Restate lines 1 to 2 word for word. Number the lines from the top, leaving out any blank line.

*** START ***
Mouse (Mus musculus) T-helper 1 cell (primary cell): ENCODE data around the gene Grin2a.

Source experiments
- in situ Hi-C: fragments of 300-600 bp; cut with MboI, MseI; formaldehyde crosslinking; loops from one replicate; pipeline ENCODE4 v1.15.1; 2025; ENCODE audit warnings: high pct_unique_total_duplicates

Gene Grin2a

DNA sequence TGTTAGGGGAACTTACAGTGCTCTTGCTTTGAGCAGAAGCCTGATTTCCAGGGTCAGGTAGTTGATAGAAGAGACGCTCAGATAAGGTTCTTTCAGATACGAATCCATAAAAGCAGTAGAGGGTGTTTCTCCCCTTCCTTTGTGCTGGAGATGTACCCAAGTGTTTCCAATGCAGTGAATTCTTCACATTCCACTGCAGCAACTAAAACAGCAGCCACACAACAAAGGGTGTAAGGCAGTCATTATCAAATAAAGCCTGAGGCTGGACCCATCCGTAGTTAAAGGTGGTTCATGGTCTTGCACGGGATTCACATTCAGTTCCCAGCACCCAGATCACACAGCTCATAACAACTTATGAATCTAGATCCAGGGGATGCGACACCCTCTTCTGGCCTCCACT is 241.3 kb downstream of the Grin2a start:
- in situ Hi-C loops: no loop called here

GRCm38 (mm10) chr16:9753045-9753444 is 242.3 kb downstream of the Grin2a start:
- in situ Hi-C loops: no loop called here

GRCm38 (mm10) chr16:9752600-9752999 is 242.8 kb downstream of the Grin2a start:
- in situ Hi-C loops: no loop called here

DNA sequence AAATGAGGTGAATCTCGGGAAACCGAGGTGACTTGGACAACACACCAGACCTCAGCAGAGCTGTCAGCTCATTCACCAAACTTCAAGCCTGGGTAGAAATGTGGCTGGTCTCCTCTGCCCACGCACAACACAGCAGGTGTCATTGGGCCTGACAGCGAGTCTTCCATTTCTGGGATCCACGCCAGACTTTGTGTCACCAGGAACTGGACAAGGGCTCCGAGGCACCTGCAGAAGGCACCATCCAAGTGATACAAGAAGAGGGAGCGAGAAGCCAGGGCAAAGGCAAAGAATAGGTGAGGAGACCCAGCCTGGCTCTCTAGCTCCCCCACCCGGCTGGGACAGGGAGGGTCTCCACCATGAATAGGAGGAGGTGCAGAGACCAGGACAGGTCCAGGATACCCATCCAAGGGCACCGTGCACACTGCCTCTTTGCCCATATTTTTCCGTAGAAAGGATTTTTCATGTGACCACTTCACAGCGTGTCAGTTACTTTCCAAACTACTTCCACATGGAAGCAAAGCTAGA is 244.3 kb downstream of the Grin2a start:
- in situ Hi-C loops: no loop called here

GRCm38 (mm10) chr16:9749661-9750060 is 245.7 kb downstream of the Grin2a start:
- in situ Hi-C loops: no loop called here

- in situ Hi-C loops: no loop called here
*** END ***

Mouse (Mus musculus) T-helper 1 cell (primary cell): ENCODE data around the gene Grin2a.

Source experiments